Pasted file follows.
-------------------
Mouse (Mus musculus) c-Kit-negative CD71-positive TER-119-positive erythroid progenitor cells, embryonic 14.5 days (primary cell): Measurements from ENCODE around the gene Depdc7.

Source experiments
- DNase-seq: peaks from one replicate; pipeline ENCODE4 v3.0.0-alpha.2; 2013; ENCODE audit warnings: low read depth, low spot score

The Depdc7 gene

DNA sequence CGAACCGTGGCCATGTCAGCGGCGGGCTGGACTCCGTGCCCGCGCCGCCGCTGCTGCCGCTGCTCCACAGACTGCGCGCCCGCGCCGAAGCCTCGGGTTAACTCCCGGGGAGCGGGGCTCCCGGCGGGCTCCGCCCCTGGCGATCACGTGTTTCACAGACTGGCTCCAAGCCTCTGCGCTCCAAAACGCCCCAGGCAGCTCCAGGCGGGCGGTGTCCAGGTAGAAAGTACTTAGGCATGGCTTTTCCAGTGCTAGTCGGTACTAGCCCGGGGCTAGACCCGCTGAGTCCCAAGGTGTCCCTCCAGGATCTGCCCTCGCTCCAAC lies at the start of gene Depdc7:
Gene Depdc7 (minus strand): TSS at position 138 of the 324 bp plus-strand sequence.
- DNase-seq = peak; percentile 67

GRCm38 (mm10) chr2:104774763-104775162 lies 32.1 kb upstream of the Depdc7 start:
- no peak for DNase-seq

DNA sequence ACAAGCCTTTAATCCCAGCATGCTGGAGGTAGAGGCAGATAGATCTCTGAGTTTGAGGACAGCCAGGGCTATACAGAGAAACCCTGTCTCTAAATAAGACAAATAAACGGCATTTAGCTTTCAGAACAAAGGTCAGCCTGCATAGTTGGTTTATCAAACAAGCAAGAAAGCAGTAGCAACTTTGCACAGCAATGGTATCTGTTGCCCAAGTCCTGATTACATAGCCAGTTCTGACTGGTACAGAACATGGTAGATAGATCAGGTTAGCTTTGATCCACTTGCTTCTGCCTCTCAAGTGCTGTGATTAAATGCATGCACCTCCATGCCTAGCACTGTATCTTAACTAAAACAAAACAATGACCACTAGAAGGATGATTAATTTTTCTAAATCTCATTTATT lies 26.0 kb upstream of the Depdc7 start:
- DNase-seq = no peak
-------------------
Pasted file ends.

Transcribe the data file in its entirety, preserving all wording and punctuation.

Mouse (Mus musculus) c-Kit-negative CD71-positive TER-119-positive erythroid progenitor cells, embryonic 14.5 days (primary cell): Measurements from ENCODE around the gene Depdc7.

Source experiments
- DNase-seq: peaks from one replicate; pipeline ENCODE4 v3.0.0-alpha.2; 2013; ENCODE audit warnings: low read depth, low spot score

The Depdc7 gene

DNA sequence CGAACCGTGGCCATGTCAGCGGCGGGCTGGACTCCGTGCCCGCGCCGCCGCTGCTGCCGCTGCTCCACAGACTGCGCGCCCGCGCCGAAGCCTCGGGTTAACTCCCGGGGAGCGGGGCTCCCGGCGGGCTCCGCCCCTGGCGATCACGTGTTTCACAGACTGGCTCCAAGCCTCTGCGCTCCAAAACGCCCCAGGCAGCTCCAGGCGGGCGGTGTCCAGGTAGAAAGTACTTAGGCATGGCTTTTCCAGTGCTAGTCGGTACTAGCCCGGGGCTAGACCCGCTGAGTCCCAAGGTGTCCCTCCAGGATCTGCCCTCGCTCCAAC lies at the start of gene Depdc7:
Gene Depdc7 (minus strand): TSS at position 138 of the 324 bp plus-strand sequence.
- DNase-seq = peak; percentile 67

GRCm38 (mm10) chr2:104774763-104775162 lies 32.1 kb upstream of the Depdc7 start:
- no peak for DNase-seq

DNA sequence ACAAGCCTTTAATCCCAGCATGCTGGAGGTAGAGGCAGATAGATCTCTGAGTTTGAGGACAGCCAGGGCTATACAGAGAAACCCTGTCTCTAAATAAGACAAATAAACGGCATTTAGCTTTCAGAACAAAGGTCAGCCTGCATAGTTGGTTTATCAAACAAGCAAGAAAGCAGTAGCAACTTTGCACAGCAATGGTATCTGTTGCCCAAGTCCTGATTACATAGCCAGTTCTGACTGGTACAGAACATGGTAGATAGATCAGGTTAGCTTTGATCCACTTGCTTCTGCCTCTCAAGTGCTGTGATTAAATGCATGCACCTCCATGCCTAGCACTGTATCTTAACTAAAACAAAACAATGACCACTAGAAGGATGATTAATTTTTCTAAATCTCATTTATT lies 26.0 kb upstream of the Depdc7 start:
- DNase-seq = no peak